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Learn The Bandplan!

Discussion in 'Becoming a Ham - Q&A' started by KA7GKN, Jul 9, 2009.

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  1. KA7GKN

    KA7GKN Ham Member QRZ Page

    As a new Ham or new General class Ham learn your allocated band plan!

    A general class can not operate within the advanced or extra portion of the's the law and your license limitation.
    Just because you can hear someone there, does not mean you can transmit there to tell them you can hear them! YOU CAN NOT!!!

    It's your responsibility to know this stuff!!!! In fact there are questions on the exams discussing just this topic!

    Some folks do not have QRZ handy to see if every "breaker" is allowed on the specific frequency they are on.

    OK, your excited, accidents happen; but still you as the responsible person with a specific operators license must know where you can or can not operate.

    Is this clear now?

    Martin KA7GKN

    Link to a printable band plan:

    Further bandplan discussion:
    Last edited: Jul 11, 2009
  2. W4SPD

    W4SPD XML Subscriber QRZ Page

    Do I need to call the waaaaaaaahmbulance?
  3. KE7ZOE

    KE7ZOE Ham Member QRZ Page

    Especially since the band plan is slightly easier to understand than written chinese. Anyone who makes this mistake should be hunted down and killed. Zero tollerance.:rolleyes:

    As a noob with a new radio I feel like there are more hams listening for violations, with prewritten and addressed complaint letters to the FCC, than people who actually want to respond to a CQ from a noob.

    Thanks for your help and patience.
    Last edited: Jul 9, 2009
  4. KJ4KDM

    KJ4KDM Guest

    HAHAHA! Another useless post. How about worrying about the "extras" running way over legal limit splattering the crap out of the bands! Ill take a guy transmitting out of his privledge range any day.
  5. K0RGR

    K0RGR Premium Subscriber QRZ Page

    This really belongs in the Opinion section, not Elmers.
  6. KB3LAZ

    KB3LAZ Ham Member QRZ Page

    It does not belong at all.
  7. NN4RH

    NN4RH Premium Subscriber QRZ Page

    I think you meant to say FCC authorized operating privileges or authorized frequencies, not "band plan". Band Plan is a term usually in reference to the voluntary organization of preferred frequencies for particular operating modes or purposes within the authorized frequencies bands.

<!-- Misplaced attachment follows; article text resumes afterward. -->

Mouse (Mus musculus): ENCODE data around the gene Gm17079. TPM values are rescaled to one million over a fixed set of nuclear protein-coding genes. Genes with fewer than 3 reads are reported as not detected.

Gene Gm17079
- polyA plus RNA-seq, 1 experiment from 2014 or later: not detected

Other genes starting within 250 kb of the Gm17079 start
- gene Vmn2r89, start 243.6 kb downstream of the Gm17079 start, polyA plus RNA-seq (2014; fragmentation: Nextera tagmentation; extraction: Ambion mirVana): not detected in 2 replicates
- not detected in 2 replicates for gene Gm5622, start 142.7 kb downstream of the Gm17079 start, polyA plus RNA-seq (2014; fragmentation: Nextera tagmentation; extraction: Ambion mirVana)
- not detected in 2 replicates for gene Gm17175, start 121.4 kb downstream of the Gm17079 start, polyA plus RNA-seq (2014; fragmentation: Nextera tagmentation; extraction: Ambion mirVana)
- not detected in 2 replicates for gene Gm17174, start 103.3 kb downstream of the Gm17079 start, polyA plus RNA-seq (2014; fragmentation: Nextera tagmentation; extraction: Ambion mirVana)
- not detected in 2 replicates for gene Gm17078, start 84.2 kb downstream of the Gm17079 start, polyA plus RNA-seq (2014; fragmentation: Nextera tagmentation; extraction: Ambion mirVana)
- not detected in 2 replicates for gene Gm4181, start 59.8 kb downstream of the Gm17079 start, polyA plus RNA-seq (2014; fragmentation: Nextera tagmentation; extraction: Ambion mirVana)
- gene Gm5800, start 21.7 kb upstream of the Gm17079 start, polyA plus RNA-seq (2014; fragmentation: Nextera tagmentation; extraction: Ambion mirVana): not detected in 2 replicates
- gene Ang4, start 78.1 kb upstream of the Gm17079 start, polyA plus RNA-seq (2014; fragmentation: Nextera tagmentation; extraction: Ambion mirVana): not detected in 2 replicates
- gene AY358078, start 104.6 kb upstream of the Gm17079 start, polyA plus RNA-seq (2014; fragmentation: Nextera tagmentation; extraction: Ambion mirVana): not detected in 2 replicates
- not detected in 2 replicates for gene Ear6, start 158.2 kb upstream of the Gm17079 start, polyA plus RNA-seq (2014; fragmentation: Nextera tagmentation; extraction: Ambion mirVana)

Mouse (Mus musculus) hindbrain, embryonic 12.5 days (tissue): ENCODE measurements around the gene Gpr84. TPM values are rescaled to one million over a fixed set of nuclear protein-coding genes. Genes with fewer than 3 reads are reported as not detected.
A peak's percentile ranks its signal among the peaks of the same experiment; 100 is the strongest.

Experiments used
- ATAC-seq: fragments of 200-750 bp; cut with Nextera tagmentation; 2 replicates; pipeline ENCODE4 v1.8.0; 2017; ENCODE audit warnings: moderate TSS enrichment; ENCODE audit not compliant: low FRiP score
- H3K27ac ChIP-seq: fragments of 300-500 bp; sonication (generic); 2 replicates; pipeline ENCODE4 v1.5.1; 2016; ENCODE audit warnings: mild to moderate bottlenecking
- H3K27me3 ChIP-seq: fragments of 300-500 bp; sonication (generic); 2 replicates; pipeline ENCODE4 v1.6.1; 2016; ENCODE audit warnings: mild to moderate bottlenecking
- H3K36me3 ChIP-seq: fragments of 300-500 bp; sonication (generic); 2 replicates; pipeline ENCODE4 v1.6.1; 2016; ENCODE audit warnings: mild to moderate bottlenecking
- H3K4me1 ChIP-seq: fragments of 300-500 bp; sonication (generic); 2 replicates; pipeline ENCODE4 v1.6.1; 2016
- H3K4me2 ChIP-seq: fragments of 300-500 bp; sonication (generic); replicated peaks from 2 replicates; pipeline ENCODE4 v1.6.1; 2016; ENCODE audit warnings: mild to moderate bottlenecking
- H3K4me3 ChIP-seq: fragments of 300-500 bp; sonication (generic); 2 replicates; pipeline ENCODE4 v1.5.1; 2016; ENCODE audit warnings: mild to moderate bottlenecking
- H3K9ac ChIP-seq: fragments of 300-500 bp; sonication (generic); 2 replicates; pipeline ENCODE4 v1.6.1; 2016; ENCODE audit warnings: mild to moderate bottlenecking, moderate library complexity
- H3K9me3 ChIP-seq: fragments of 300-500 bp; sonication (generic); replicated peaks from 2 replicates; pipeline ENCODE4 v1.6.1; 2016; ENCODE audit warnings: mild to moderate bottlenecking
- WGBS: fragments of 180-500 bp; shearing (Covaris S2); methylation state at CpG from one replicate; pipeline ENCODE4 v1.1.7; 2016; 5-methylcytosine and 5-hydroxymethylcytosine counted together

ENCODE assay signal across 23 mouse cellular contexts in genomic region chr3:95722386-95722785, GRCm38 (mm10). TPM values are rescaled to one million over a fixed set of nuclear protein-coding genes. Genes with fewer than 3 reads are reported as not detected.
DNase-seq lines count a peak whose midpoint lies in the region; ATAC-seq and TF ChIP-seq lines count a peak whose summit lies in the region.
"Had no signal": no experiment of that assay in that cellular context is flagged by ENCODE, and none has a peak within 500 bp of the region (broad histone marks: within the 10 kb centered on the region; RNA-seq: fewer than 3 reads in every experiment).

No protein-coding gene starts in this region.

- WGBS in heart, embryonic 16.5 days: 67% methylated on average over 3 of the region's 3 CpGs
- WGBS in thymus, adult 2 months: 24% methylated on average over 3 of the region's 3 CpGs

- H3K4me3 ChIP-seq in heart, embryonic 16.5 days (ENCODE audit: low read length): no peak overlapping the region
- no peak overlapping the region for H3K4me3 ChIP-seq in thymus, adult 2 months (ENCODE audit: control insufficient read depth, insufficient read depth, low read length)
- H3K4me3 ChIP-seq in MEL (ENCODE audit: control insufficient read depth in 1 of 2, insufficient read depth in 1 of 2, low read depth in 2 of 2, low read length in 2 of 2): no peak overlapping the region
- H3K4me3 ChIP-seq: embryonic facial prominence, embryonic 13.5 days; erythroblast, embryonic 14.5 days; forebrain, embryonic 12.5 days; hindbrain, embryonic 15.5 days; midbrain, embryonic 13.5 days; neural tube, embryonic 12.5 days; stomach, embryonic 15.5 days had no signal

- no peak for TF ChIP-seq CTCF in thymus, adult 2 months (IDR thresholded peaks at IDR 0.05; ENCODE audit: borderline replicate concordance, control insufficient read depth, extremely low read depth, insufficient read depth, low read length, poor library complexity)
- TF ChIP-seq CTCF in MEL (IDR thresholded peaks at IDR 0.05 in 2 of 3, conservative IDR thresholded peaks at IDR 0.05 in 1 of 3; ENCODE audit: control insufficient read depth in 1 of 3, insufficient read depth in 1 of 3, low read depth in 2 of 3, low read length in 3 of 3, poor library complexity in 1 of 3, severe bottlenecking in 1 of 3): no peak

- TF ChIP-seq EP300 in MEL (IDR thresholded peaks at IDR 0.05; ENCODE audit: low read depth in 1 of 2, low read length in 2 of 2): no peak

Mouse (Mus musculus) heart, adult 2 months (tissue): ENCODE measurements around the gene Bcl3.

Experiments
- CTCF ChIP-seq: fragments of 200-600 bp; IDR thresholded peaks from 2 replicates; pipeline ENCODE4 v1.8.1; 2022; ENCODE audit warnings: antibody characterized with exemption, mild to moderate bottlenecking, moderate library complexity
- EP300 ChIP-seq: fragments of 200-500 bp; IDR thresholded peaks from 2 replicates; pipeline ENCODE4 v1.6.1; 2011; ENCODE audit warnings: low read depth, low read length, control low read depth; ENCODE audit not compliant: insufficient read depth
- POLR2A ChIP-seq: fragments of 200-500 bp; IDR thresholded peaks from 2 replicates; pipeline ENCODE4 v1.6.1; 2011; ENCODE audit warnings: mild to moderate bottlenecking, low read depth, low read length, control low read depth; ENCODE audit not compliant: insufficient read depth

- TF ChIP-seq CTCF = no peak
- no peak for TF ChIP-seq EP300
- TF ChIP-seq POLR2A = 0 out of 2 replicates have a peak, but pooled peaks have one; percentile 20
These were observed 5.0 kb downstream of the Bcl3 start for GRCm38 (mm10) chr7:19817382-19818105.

Keeping within your authorized frequency allocations is easy.

    Go to

    Download one of the frequency allocation charts there. Print it out. Keep it at your operating position.

    Eventually you'll memorize it and won't need to refer to the chart, but until you do, just refer to the chart every time before transmitting.
  8. NN4RH

    NN4RH Premium Subscriber QRZ Page

    Well, if you're getting more FCC complaints filed against you than you are responses to your CQs, then maybe you're doing something wrong?

    But seriously - If you're not getting answers to your CQs but can hear other people on the band, there may be a problem with your equipment or antenna or the way you're operating. That's something that can be worked on.

    I assume we're talking about 10 meters SSB. Are you calling CQ and getting no responses at all? Are you hearing other stations on the band? What kind of radio do you have, what antenna?
  9. WG7X

    WG7X Platinum Subscriber Platinum Subscriber QRZ Page


    Hey man, any time you want to try your radio on ten, give me a call. my contact info is on the Radio Club of Tacoma website at under club officers.

    I can probably hear you OK. I can usually hear K7OKS in Ollalla during the Sunday night nets. By the way the net would also be a good place to check your radio. It is on Sunday nights on 28.275 MHz at 8 PM. We get check-in's from all over the south Puget Sound.

    73 Gary
  10. NZ1T

    NZ1T Ham Member QRZ Page

    Unfortunately this thread seems to have become more of a flame-war than a useful, helpful info thread -- I'll try to get us back on topic here for a moment.

    I agree with the subject heading of this thread -- Learn the Band-plan! Many operators who agree with this statement have differing reasons. One or more posters here are very protective over there Extra/Advanced rights. Others say learn it because otherwise you violate FCC regulations. I personally, say learn it because it'll help you become a better operator.

    Whatever your reasoning is, it is a /good idea/. Probably the best, non-flamey reason for why you should is as follows:

    Most people will be obeying the band-plan, and if you know what that is then you will be more likely to make contacts. A majority of HF users are not extras, they are generals. This means a majority of users will be within the General portion of the bands! So the closer you stick to the band-plan, the more likely you are to get contacts. Not to mention you won't have over-zealous extras spamming the FCC with complaints against you.

    But really it'll help you get used to HF (more contacts = more practice), help you become a better operator (more contacts = more practice, again), and keep you out of trouble (fines = bad)!

    Learn the band plan!

    Btw, I'm a noob (tech) but I had the great honor of working HF bands on field day under the W7FLY call-sign and the supervision of their extra-class operators. A huge thanks to them for teaching me so much in so little time.
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